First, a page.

It may be that in some future age our society will rediscover the joy of a gift-based economy. That time is not now, and all businesses getting started need to learn to work with our dominant money-based system where value given must, more or less, equal value received. The move from operating on a gift basis to money-based system is a challenging and sometimes perilous time for any business. If the business has relied on volunteer contributions, and then starts paying one former volunteer, all the others will start to wonder whether they should not be paid too. People treat you differently if they suspect that you are motivated primarily by commercial gain (whether you are or not) and the flow of gifts dries up. Yet in our society this is a necessary part of growing up – for most organisations at least.
Conscious organisations, I believe, must learn to dance between these two different types of economy, as many communities have done throughout history. If within their own boundary they can establish a true gift economy where sharing freely happens, whilst engaging lustily in exchange and barter with the outside world, they have a decent chance of reaping abundant rewards.
08/01/2012 § 2 Comments
I am not really motivated by money. The things that I prize most highly can’t be bought. So long as I have enough to provide me a reasonable standard of living, I don’t really think about money. I work for the satisfaction I get, for the challenge. Does this make me unusual?
Some would say so. I had an exchange by email recently with Financial Times columnist Luke Johnson. He had written that entrepreneurs are willing to give so much energy and go through all the emotional ups and downs of creating a business because, among other things “they want to make lots of money when they sell their company.” Interestingly, he went on to say that when they finally sell the business, and get to sit back and spend their money, they start to miss the bustle and excitement of business life and realise that large amounts of money are no substitute for this thrill.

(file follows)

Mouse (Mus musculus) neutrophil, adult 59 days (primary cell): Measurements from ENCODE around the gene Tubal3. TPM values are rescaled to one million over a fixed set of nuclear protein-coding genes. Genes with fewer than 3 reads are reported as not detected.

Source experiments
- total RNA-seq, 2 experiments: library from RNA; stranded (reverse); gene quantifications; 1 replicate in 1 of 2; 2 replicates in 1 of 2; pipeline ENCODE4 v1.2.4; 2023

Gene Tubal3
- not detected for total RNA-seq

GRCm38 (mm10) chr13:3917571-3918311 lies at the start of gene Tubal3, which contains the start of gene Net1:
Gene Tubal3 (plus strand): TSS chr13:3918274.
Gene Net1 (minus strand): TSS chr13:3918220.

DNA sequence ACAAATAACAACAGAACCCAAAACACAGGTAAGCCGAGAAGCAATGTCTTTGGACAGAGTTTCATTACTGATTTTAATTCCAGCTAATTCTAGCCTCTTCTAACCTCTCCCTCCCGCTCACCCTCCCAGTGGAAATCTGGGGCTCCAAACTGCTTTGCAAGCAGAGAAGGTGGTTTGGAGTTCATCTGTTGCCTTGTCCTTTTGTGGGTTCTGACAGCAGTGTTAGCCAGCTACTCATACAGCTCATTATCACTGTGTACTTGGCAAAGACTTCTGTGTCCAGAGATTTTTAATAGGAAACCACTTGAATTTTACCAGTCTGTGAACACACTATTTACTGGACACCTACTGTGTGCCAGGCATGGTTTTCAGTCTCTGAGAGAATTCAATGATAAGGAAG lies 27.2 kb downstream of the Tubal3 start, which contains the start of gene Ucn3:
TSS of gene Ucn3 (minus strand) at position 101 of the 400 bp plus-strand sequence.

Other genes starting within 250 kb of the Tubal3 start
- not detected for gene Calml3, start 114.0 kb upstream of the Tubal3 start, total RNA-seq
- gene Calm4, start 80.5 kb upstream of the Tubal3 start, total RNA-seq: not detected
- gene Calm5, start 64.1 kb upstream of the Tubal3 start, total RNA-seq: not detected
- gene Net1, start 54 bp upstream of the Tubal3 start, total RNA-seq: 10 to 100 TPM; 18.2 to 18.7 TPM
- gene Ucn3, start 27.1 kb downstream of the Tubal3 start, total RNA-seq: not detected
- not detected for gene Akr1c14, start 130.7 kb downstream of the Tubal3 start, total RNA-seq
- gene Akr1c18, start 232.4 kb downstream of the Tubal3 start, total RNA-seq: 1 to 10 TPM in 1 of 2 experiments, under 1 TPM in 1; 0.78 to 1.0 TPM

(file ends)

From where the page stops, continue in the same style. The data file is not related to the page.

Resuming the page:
I wrote to challenge his statement, the one in quotes above. I asked “Do you think the entrepreneurs you are describing would take a safer, duller path if they didn’t have the prospect of getting really rich at the end of it all? Or is it simply that society has conditioned them into believing that this is their right, that we live in a world of winners and losers and that if you are one of the 1% of winners you get really rich, if not, tough.”
I added: “I suspect that with different conditioning most entrepreneurs would be happy taking the same risks knowing that their reward will come simply from the joy of doing the work, of serving others, of living on the edge, of testing themselves at the extreme, of finding out who they are. But maybe I am a romantic. What about you?”
He wrote back saying; “The profit motive is very powerful and widespread. Moreover profit is necessary to reinvest and grow a business. Most entrepreneurs do not get rich, of course. But that spur and possibility is a vital part of the psychology.”
I have been reflecting on this exchange. I can see that my question was rather naïve. In effect I was asking: “If the world were different, do you think that people would behave differently?” The only answer possible is “Yes” and the rest is a matter for conjecture.
Still I think his statement, that all entrepreneurs are motivated, in part, by the prospect of getting very rich, is worth examining. It is, I believe, a convenient falsehood.
It is convenient because it justifies our winner/loser society. It justifies someone like Bill Gates being worth $56 billion (let me spell that out, since it is easy to miss how huge it is: $56,000,000,000. This is more than the GDP of Tunisia, with a population of 10 million people). It justifies the CEO of a state owned bank in the UK earning £10,000,000 per year, while nurses working in intensive care units earn £25,000 per year. Who has more stress? Who contributes more to society?